The squabbling [among the temple workers] broke out again, and on April 7 it was William Clayton who brought charges against the committee before the general conference of the church. He accused its members of partiality in distributing goods, money, and ``store pay'' (i.e., credit at Joseph Smith's store). He also noted that the son of one committee member had received all of the above but that none of his labor had been placed on the tithing account. This was a serious breach of religious duty, for one day in ten was supposed to be donated as tithing labor. Committee members, furthermore, were charged with taking ``store pay'' for themselves but being too tightfisted in what they would allow to others. Hyrum Smith, however, rose to the committee's defense, and in the end the conference sustained it in its work, thus exonerating it for a third time. That evening Cahoon complained angrily to Clayton about the accusations, but when the beleagured scribe explained why he made them (apparently to clear the air, as much as anything else), Cahoon appeared satisfied, at least for the time being.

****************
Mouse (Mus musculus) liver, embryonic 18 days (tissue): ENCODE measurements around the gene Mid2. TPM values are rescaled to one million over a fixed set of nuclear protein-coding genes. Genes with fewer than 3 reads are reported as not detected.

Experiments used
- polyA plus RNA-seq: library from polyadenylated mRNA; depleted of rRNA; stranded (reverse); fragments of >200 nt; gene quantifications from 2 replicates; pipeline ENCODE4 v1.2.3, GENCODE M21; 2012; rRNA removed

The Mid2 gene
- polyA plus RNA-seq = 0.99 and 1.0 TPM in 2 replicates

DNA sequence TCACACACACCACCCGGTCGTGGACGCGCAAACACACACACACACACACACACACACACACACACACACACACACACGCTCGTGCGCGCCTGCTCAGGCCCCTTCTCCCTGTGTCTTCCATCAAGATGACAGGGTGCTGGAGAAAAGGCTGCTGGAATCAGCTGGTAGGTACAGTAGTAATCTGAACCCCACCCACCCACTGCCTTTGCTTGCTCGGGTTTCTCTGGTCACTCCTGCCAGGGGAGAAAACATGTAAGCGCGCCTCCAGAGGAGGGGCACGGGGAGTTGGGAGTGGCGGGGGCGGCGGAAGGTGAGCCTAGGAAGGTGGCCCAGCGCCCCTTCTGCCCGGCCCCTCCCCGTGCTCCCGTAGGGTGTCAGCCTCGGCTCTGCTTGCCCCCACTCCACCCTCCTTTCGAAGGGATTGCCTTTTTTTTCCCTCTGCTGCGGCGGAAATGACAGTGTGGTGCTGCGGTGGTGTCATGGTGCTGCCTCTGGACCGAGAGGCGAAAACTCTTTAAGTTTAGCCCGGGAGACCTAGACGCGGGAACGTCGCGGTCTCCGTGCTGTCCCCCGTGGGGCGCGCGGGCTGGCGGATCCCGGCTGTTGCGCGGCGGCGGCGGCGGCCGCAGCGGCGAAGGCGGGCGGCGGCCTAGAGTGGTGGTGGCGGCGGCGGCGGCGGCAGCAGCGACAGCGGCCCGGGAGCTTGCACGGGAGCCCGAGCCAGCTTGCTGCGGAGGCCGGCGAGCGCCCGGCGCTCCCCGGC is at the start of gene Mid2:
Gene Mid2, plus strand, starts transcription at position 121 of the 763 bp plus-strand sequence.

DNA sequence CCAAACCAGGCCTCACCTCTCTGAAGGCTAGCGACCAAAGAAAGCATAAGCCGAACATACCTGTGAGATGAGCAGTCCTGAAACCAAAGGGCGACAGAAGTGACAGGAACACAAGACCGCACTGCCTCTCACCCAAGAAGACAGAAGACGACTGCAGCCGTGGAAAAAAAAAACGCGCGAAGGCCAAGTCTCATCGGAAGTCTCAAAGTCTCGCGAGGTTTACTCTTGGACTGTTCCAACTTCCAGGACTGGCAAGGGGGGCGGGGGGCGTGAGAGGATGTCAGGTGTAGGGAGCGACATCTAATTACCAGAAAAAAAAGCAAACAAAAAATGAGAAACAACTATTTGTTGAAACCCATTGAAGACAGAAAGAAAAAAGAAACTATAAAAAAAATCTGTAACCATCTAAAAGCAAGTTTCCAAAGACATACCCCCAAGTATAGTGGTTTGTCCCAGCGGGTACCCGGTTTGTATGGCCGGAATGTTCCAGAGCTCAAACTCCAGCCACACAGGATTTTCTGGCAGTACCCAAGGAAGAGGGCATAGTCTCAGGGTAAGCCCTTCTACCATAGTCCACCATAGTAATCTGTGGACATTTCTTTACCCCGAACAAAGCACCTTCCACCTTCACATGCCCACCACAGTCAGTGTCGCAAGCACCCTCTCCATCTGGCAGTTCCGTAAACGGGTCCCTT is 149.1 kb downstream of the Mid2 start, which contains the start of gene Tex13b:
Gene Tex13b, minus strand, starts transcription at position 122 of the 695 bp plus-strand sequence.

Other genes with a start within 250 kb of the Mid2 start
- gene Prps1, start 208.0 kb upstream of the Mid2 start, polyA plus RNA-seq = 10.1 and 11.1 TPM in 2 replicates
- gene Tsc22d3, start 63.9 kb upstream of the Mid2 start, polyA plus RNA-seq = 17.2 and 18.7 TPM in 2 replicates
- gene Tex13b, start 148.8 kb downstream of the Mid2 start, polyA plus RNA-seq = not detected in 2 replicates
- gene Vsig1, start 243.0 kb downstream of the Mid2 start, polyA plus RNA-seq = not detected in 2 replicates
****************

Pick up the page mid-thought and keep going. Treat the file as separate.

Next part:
[Fillerup, Robert C., compiler; William Clayton Nauvoo Diaries and Personal Writings, A chronological compilation of the personal writings of William Clayton while he was a resident of Nauvoo, Illinois. http://www.boap.org/LDS/Early-Saints/clayton-diaries]
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